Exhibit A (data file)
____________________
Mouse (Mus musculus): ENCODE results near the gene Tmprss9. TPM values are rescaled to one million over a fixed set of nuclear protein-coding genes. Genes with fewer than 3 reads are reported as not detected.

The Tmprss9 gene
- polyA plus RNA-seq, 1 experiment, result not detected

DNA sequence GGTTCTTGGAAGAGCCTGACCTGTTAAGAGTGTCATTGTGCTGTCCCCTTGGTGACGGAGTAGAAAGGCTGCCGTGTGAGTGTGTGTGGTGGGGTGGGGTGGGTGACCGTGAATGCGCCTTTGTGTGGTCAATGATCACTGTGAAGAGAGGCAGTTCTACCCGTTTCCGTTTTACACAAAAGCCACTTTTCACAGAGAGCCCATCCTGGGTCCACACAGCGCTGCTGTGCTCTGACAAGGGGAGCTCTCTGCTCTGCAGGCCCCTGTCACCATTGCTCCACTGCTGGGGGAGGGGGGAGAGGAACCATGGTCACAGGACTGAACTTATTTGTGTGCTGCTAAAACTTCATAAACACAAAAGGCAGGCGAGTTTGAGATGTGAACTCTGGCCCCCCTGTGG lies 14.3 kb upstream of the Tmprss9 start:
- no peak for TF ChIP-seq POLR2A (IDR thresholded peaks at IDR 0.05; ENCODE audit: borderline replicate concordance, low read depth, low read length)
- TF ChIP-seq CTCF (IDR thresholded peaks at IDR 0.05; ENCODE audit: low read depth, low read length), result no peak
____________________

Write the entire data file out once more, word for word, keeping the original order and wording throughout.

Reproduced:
Mouse (Mus musculus): ENCODE results near the gene Tmprss9. TPM values are rescaled to one million over a fixed set of nuclear protein-coding genes. Genes with fewer than 3 reads are reported as not detected.

The Tmprss9 gene
- polyA plus RNA-seq, 1 experiment, result not detected

DNA sequence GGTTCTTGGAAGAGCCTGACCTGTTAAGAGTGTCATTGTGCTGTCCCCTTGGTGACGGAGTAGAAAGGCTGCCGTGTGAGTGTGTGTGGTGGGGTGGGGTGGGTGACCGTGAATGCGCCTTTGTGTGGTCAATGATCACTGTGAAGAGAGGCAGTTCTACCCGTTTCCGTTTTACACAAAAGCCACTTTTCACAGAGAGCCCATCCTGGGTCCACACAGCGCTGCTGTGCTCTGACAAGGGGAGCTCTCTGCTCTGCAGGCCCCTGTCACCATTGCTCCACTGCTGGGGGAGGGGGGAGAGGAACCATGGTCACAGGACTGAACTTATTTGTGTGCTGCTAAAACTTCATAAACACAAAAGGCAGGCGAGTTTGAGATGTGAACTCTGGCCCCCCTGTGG lies 14.3 kb upstream of the Tmprss9 start:
- no peak for TF ChIP-seq POLR2A (IDR thresholded peaks at IDR 0.05; ENCODE audit: borderline replicate concordance, low read depth, low read length)
- TF ChIP-seq CTCF (IDR thresholded peaks at IDR 0.05; ENCODE audit: low read depth, low read length), result no peak